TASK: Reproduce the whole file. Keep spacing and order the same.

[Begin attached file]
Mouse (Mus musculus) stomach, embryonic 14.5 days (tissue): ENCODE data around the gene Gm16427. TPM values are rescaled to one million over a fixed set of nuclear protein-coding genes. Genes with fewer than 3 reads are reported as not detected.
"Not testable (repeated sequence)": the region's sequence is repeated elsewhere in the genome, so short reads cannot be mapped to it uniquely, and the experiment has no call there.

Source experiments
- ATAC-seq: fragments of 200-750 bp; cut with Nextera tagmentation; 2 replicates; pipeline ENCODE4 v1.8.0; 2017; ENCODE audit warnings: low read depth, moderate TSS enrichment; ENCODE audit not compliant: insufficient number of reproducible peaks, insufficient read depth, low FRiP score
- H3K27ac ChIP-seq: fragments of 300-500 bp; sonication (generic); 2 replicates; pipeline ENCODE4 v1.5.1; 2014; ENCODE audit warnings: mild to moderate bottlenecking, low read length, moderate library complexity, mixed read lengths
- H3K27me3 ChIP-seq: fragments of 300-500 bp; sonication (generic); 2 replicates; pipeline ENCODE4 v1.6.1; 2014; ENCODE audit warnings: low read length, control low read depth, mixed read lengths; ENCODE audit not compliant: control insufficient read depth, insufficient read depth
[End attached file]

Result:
Mouse (Mus musculus) stomach, embryonic 14.5 days (tissue): ENCODE data around the gene Gm16427. TPM values are rescaled to one million over a fixed set of nuclear protein-coding genes. Genes with fewer than 3 reads are reported as not detected.
"Not testable (repeated sequence)": the region's sequence is repeated elsewhere in the genome, so short reads cannot be mapped to it uniquely, and the experiment has no call there.

Source experiments
- ATAC-seq: fragments of 200-750 bp; cut with Nextera tagmentation; 2 replicates; pipeline ENCODE4 v1.8.0; 2017; ENCODE audit warnings: low read depth, moderate TSS enrichment; ENCODE audit not compliant: insufficient number of reproducible peaks, insufficient read depth, low FRiP score
- H3K27ac ChIP-seq: fragments of 300-500 bp; sonication (generic); 2 replicates; pipeline ENCODE4 v1.5.1; 2014; ENCODE audit warnings: mild to moderate bottlenecking, low read length, moderate library complexity, mixed read lengths
- H3K27me3 ChIP-seq: fragments of 300-500 bp; sonication (generic); 2 replicates; pipeline ENCODE4 v1.6.1; 2014; ENCODE audit warnings: low read length, control low read depth, mixed read lengths; ENCODE audit not compliant: control insufficient read depth, insufficient read depth